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The court challenge that could drive a stake through the heart of Obamacare

Friday, December 27, 2013 by: J. D. Heyes
Tags: Obamacare, court challenge, federal subsidies

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(NaturalNews) Opponents of the federal government's takeover of the healthcare industry via the most freedom-robbing law passed in a century - Obamacare - have not been able to convince enough lawmakers or the president to repeal it through legislation.

In addition, opponents have also been unsuccessful at having the law tossed out as an unconstitutional infringement on Americans' freedom to engage in commerce (or not) by the U.S. Supreme Court.

So the nation is just stuck with Obamacare for the rest of eternity, right?

Not necessarily, say a couple of legal experts who now believe that they have a case to make alleging that the law was not properly passed in the first place, as reported recently by Newsweek:

Obamacare may have its problems, including more bugs than you can find in the cornfields of Nebraska, but its legal worries were meant to end after the Supreme Court upheld the individual mandate, the heart of the Affordable Care Act.

Now, as the technologists charged with making healthcare.gov work report progress, lawyers are re-entering the fray. A little-heard of challenge currently making its way through the court system may represent opponents' last best hope of, as they are fond of saying, driving a stake through the heart of the law.

More than just a 'glitch'

Enter Jonathan H. Adler, a conservative law professor (itself a rarity) at Case Western Reserve University in Ohio. The year: 2011.

In reviewing the Obamacare law, Adler thought he might have spotted an error which could unravel a very large portion of it. Curious, he shot off an email to Michael Cannon, his friend and health policy expert at the libertarian Cato Institute in Washington, D.C.

The issue: federal subsidies for individuals buying insurance through state Obamacare exchanges.

The law says such subsidies should be allotted for plans purchased "through an Exchange established by the State under Section 1311," which references a section of the law that established the state-run exchanges.

That made Adler wonder if the law provides subsidies only for state-run exchanges and not federal ones.

The law "requires that the federal government step in to create an exchange when a state declines to do so," Newsweek reported. "But does it fail to give subsidies to the residents of those states?"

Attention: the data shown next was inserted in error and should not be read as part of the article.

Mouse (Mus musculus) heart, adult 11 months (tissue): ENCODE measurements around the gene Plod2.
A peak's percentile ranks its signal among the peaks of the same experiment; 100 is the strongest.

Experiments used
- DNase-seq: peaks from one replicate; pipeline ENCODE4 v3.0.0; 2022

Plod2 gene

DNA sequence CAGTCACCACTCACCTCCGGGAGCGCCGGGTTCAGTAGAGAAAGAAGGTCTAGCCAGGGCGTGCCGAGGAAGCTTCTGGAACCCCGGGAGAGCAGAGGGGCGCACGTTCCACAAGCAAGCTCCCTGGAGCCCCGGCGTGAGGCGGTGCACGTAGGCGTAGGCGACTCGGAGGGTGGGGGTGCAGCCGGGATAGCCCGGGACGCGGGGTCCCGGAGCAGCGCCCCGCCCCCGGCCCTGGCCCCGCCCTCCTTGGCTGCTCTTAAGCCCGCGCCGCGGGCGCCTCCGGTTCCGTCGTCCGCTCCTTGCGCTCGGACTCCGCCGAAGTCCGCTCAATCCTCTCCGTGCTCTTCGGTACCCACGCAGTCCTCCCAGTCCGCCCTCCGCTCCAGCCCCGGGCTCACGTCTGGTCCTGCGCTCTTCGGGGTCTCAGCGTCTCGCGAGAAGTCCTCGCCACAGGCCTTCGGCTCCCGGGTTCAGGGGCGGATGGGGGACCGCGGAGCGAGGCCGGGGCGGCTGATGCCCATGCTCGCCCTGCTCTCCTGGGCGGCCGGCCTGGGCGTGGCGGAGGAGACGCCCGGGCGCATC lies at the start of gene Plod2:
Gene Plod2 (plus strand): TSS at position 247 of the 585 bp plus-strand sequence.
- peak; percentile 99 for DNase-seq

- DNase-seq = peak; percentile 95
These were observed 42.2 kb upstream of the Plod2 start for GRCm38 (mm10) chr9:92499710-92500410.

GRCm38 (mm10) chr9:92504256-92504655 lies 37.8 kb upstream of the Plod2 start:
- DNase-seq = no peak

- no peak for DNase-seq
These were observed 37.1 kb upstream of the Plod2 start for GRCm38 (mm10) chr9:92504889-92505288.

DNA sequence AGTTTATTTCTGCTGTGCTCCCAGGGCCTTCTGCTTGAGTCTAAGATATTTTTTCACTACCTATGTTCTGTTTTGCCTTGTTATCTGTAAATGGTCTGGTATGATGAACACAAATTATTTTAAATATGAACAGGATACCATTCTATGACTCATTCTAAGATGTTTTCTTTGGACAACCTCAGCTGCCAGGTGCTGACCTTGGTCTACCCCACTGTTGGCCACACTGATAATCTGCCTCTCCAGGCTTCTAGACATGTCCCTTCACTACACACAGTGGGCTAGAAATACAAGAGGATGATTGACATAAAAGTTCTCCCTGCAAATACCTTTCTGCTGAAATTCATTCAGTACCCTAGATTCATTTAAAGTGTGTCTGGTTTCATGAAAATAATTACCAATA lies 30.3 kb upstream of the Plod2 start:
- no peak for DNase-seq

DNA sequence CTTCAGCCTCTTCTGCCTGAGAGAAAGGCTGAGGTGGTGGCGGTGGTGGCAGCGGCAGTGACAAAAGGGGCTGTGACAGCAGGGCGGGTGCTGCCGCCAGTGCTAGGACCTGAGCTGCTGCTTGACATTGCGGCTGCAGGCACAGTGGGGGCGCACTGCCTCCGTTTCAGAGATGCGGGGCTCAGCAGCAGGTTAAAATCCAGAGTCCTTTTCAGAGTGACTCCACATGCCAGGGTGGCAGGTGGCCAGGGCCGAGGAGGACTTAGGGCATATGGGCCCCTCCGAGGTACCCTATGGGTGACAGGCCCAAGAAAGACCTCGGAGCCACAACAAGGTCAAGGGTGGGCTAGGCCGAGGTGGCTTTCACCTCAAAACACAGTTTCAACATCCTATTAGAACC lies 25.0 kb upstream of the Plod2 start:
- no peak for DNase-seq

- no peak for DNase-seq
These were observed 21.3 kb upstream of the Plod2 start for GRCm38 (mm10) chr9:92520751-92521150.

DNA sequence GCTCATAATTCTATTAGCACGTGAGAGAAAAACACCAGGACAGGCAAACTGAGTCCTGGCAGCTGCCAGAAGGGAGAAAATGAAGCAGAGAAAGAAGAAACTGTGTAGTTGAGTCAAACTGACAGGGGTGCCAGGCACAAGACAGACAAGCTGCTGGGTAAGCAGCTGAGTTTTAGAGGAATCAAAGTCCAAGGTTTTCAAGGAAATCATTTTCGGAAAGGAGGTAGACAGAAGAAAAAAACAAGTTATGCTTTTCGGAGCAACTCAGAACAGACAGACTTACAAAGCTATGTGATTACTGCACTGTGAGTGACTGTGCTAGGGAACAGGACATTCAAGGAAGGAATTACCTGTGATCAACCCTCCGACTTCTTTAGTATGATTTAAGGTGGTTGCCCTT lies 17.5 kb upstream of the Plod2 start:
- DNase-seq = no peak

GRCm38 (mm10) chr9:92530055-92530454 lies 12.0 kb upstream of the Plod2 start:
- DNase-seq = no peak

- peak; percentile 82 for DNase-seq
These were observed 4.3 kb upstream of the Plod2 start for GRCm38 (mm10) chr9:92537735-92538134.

That may seem like just a small issue. But if that's the case, it's a disaster for Obamacare. Because without subsidies, healthcare coverage on the open market then becomes unaffordable for millions of Americans. And without a reasonably affordable option, the individual and employer mandates would necessarily go away.

"In other words," the news magazine reported, "the entire law could come crashing down on the 36 states that have opted not to run their own exchanges."

The IRS, once again, acting on its own authority

Since the law was passed in 2010, the Obama administration has been making subsidies - in the form of premium assistance tax credits - available in every exchange, no matter if states or the federal government was running them. In fact, the Internal Revenue Service - which implements that part of the law - made final a rule that allows subsidies in every state in 2012.

Adler and Cannon made their case in a Wall Street Journal op-ed in November 2011. They argued that the IRS was acting in plain violation of the language of the law. As such, Cannon says the pair decided to research the issue further; they have come to believe that the language in the law is no "glitch" but content that Congress intended to withhold subsidies from federal exchanges.

Newsweek explains:

Constitutionally, the federal government cannot order states to create the exchanges, so Adler and Cannon contend that Democratic lawmakers intentionally withheld premium assistance to strong arm states into implementing their own exchanges. Though this is not explicitly stated in the law, Cannon and Adler point to a handful of comments that they argue infer subsidies were intended for state-run exchanges - but there is no explicit evidence. Now that 36 states decided not to create their own exchange, Cannon and Adler maintain that the IRS is not carrying out the letter of the law.

"President Obama is trying to do the exact opposite of what the law says," Cannon said.

And now, they have taken their case to court - as have others. There are currently four cases challenging the subsidies in federally-operated exchanges.

Read the rest of the story here.





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